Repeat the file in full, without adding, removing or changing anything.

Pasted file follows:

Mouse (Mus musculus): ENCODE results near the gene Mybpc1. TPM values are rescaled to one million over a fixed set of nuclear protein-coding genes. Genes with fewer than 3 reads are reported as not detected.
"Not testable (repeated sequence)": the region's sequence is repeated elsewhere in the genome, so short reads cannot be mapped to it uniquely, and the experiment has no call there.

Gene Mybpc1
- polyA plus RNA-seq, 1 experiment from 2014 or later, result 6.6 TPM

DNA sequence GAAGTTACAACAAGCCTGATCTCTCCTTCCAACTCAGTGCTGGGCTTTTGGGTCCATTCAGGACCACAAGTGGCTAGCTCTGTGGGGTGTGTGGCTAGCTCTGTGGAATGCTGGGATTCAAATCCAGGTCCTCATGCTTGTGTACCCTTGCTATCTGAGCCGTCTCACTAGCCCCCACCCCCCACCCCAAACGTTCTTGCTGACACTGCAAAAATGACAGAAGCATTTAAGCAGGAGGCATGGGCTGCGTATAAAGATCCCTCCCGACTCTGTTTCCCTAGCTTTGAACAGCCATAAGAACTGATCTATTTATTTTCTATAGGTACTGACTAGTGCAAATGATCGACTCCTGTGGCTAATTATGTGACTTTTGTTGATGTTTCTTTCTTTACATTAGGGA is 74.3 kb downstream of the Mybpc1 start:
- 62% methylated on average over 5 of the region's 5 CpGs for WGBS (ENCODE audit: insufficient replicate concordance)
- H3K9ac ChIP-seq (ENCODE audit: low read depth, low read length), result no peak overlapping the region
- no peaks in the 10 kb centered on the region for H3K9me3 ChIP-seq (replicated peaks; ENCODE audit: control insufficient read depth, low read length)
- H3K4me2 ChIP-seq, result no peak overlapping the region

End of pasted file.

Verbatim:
Mouse (Mus musculus): ENCODE results near the gene Mybpc1. TPM values are rescaled to one million over a fixed set of nuclear protein-coding genes. Genes with fewer than 3 reads are reported as not detected.
"Not testable (repeated sequence)": the region's sequence is repeated elsewhere in the genome, so short reads cannot be mapped to it uniquely, and the experiment has no call there.

Gene Mybpc1
- polyA plus RNA-seq, 1 experiment from 2014 or later, result 6.6 TPM

DNA sequence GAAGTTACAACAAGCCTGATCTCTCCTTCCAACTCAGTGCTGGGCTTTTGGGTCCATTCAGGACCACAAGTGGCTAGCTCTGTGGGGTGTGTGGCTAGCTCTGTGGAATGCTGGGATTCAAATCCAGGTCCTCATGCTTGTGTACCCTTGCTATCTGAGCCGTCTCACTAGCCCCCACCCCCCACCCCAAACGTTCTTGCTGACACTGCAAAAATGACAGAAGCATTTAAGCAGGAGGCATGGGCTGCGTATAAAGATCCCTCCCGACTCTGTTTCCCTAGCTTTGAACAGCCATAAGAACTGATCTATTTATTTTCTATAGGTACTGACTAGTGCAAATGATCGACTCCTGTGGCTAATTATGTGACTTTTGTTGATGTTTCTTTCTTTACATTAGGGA is 74.3 kb downstream of the Mybpc1 start:
- 62% methylated on average over 5 of the region's 5 CpGs for WGBS (ENCODE audit: insufficient replicate concordance)
- H3K9ac ChIP-seq (ENCODE audit: low read depth, low read length), result no peak overlapping the region
- no peaks in the 10 kb centered on the region for H3K9me3 ChIP-seq (replicated peaks; ENCODE audit: control insufficient read depth, low read length)
- H3K4me2 ChIP-seq, result no peak overlapping the region